We all know that tobacco and alcohol can cause lung cancer. Do you know it may also cause oral cancer? Oral cancer is a subtype of head and neck cancer is any cancerous tissue growth located in the oral cavity. When you see sore, lump, or ulcer in the mouth, or have some Chewing problems, Mouth sores, Pain with swallowing, Speech difficulties or some other bad signs with your oral, please go to your dentist immediately since it may a sign of order cancer.
Conventional cigarette smoking and other tobacco use are associated with about 75 percent of oral cancer cases, caused by irritation of the mucous membranes of the mouth from traditional smoke and heat of cigarettes, cigars, and pipes. Tobacco contains over 60 known carcinogens, and the combustion of it, and by products from this process, is the primary mode of involvement. Use of chewing tobacco or snuff causes irritation from direct contact with the mucous membranes.
Tobacco use in any form by itself, and even more so in combination with heavy alcohol consumption, continues to be an important risk factor for oral cancer. However, due to the current trends in the spread of HPV16, the virus is now considered the primary causative factor in 63% of newly diagnosed patients.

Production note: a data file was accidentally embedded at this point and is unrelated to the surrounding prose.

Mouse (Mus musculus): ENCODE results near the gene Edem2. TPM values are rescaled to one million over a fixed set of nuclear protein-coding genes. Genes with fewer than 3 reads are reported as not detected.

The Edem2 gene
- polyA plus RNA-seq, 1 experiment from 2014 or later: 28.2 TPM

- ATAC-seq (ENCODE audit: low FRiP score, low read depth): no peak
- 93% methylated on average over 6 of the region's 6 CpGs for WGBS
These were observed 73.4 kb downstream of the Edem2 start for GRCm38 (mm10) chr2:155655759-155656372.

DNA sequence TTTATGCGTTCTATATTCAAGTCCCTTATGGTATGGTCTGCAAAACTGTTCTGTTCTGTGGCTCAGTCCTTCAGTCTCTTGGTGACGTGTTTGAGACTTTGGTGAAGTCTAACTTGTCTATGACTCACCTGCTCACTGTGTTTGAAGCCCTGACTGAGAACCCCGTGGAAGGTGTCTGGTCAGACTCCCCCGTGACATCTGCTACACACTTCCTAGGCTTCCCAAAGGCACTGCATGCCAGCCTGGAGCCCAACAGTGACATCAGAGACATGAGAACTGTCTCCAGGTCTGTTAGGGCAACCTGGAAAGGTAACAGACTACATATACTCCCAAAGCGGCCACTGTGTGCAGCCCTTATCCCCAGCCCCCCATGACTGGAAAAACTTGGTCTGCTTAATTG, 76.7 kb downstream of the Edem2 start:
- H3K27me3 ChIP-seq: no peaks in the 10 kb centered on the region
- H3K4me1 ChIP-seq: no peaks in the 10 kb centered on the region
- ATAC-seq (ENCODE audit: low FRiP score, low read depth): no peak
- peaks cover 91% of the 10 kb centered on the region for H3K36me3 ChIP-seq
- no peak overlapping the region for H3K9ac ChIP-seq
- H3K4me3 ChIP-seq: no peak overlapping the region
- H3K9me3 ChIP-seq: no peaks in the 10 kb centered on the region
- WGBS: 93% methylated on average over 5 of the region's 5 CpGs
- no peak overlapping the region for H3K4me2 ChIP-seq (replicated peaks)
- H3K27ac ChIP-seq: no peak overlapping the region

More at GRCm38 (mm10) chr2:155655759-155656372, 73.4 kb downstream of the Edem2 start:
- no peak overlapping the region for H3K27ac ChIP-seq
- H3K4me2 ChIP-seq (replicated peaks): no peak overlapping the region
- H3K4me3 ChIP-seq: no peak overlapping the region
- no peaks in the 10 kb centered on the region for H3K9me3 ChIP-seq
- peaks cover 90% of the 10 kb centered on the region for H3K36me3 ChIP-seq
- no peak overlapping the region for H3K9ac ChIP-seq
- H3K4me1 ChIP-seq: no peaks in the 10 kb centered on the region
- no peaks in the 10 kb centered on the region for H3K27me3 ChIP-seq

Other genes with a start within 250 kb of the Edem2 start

Alcohol use is another high-risk activity associated with oral cancer. There is known to be a very strong synergistic effect on oral cancer risk when a person is both a heavy traditional smoker and drinker. The risk is greatly increased compared to a heavy traditional smoker, or a heavy drinker alone. Recent studies point to alcohol-containing mouthwashes as also being etiologic agents in the oral cancer risk family. Constant exposure to these alcohol containing rinses, even in the absence of traditional smoking and drinking, lead to significant increases in the development of oral cancer. However, lot of studies summarize that alcohol-containing mouth rinses are not associated with oral cancer. The American Dental Association said "the available evidence does not support a connection between oral cancer and alcohol-containing mouth rinse" A science study suggests that acetaldehyde (a break-down product of alcohol) is implicated in oral cancer. This study specifically focused on abusers of alcohol and made no reference to mouthwash. Any connection between oral cancer and mouthwash is tenuous without further investigation.